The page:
2017 Reflections of a Megalomaniac Wargamer and Amateur Historian

Reflections of a Megalomaniac Wargamer and Amateur Historian - Banner

I have noticed that my The Confessions of a Megalomaniac Wargamer and Amateur Historian of 2015 was literally a confession, describing my overly inflated ambitions and incomplete projects. But the 2016 edition was more a reflection on my progress against those goals. It has been a 23 months since the 2016 edition and it is time to revisit. But I’m going to split the reflection aspect from the confessions bit. So this is my reflection on the 23 months from the beginning of 2016 to the end of 2017.

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What Wargaming Rules to use for the Operational Level of War?

What Wargaming Rules are really for the Operational Level of Warfare - Banner

I’ve tried Megablitz a few times but I wondered what other wargaming rules there are to use for Operational Warfare in WW2. I quickly found there are a lot of game systems that claim to be large scale rules. But you have to careful in this space as many rules that claim to be Operational are actually Tactical. Others are Operational-Tactical and a fourth group are what I call Operational-Map-And-Tactical. These groupings are from my categorisation scheme using my criteria for what makes a set of wargaming rules operational level – both found later in this post.

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How to use Crossfire Armies for Megablitz

R-2-3 Yellow Diamond - Regimental Sabot - Banner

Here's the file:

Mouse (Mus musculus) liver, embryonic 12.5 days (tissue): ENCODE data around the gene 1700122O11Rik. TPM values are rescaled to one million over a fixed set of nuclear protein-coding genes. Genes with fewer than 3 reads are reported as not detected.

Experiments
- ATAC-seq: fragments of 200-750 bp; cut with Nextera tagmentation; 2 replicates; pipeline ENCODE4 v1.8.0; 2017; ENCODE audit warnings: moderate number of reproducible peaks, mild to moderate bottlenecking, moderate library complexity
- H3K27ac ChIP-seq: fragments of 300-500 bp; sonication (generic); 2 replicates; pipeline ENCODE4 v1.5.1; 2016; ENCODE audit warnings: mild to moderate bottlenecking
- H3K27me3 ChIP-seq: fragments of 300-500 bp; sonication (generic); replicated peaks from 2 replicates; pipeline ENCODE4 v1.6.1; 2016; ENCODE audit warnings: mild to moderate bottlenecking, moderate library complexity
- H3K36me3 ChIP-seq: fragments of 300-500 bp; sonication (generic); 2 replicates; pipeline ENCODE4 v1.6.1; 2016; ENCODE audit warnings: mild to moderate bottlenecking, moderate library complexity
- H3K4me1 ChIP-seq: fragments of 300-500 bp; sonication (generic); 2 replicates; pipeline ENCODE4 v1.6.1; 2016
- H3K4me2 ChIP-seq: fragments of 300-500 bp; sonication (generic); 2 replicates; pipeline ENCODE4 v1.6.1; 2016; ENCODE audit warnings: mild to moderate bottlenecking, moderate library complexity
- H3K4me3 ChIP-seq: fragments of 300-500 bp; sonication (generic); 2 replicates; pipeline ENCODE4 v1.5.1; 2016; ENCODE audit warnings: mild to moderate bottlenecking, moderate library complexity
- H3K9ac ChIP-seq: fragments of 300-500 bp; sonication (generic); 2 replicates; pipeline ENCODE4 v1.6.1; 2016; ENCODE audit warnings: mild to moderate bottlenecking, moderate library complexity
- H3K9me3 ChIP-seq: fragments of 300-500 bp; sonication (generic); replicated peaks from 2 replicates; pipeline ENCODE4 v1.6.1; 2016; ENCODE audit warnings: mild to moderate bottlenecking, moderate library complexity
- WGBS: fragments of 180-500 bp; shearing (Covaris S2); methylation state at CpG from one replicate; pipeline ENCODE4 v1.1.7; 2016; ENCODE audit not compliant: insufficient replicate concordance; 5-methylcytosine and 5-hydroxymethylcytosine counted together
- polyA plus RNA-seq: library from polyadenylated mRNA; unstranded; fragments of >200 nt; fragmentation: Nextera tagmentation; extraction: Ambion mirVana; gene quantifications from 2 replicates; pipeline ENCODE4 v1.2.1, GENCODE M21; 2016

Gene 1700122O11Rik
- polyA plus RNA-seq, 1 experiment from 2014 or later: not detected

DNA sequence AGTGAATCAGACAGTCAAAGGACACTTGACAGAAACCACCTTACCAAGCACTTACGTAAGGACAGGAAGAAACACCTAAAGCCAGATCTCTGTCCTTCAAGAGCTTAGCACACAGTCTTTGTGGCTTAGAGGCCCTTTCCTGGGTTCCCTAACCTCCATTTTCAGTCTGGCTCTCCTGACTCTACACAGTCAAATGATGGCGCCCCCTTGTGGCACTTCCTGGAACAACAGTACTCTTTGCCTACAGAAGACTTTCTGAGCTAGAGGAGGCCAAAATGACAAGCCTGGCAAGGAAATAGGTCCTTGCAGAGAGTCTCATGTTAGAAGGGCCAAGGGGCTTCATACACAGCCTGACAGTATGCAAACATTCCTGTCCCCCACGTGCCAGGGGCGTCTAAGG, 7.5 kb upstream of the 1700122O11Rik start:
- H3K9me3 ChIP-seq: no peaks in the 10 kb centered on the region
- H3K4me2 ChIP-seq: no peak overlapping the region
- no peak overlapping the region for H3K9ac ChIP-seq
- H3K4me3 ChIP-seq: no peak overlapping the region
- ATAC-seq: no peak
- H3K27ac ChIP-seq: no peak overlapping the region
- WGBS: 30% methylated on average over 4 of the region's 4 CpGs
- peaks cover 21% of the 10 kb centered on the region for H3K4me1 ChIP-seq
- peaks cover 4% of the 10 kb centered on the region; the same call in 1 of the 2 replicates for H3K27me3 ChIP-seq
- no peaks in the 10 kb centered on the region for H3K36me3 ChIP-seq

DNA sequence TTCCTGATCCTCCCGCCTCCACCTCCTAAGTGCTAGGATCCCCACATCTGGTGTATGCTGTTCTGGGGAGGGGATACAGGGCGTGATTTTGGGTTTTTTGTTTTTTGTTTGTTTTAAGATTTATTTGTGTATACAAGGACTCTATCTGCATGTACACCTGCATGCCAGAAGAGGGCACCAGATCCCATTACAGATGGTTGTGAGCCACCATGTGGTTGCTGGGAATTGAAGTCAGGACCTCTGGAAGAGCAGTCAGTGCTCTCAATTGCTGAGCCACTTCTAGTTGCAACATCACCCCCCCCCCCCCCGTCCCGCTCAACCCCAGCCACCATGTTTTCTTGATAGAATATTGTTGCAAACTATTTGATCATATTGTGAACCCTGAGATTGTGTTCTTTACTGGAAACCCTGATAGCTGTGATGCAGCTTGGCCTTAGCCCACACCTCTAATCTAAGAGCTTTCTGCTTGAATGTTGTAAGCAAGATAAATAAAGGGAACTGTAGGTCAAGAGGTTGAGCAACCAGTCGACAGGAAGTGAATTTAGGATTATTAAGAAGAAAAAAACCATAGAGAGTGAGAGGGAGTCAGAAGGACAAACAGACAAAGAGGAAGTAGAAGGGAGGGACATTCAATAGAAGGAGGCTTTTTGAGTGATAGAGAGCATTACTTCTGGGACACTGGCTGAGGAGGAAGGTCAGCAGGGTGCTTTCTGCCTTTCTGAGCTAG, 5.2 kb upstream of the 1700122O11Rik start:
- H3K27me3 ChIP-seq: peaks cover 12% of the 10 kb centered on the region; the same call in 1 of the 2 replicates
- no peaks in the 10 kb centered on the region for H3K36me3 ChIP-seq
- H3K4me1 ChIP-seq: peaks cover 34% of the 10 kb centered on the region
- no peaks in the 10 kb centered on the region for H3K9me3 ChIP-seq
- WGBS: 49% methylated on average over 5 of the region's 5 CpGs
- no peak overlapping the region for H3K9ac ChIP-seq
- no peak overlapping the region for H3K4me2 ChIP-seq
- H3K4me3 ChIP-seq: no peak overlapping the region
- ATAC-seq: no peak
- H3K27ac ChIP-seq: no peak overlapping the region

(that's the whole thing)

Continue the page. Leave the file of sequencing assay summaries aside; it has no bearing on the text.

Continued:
It must be age but sometimes I find a solution to a problem and then, after a couple of years, I completely forget and look for a solution again. That is what happened recently with ground scale in Megablitz. The rules recommend two ground scales and suggests some base sizes to match. All my WW2 kit is based for Crossfire so does not match the Megablitz recommendations. In this post I outline what I’ve done so that I can use my Crossfire armies for Megablitz.

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Wargaming Rules for WW2

There are lots of wargaming rules for World War 2. These are the ones I play: Crossfire, Megablitz, Rapier Offensive and Engle Matrix Games. One day I might write up my thoughts on the competitors, of which there are many.

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You can never have too many trucks

Russian Zis-5 3-ton truck

“You can never have too many trucks” is a catch phrase of Megablitz players, and, in fact, of players of other operational games such as Not Quite Mechanised. You see Megablitz includes rules for logistics and transport for those supplies is very important. Megablitz forces also need headquarters and signals units; signals units in particular are something that rarely appear on a wargaming table.

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Position Four – A Megablitz Battle Report

Chris Harrod and I played my Position Four Scenario for Megablitz. The game featured a few firsts:

  • The first outing of my of my four horse artillery limbers.
  • The first time I’ve fielded my Russian and German supply carts.
  • The first time I’ve used one of my newly painted MDF base boards.
  • The first time I’ve used by 45x45mm sabots for Russian Rifle Regiments.
  • The first time we’ve played a game on a ridiculously skinny table.
  • The first Megablitz game in a long time

Chris took some snaps on his phone.

Setting: Eastern Front, Central Sector; Sometime 1 Feb – 22 Nov 1943

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Why Megablitz Appeals

All my WW2 (and similar) for the last few years has been Crossfire in which you have a company to battalion a side. I like Crossfire but I was also interested in something pitched at a higher level. Megablitz! is a operational level set of rules by Tim Gow for World War II. A game turn represents two hours. Stands generally represent battalions (or Soviet regiments).

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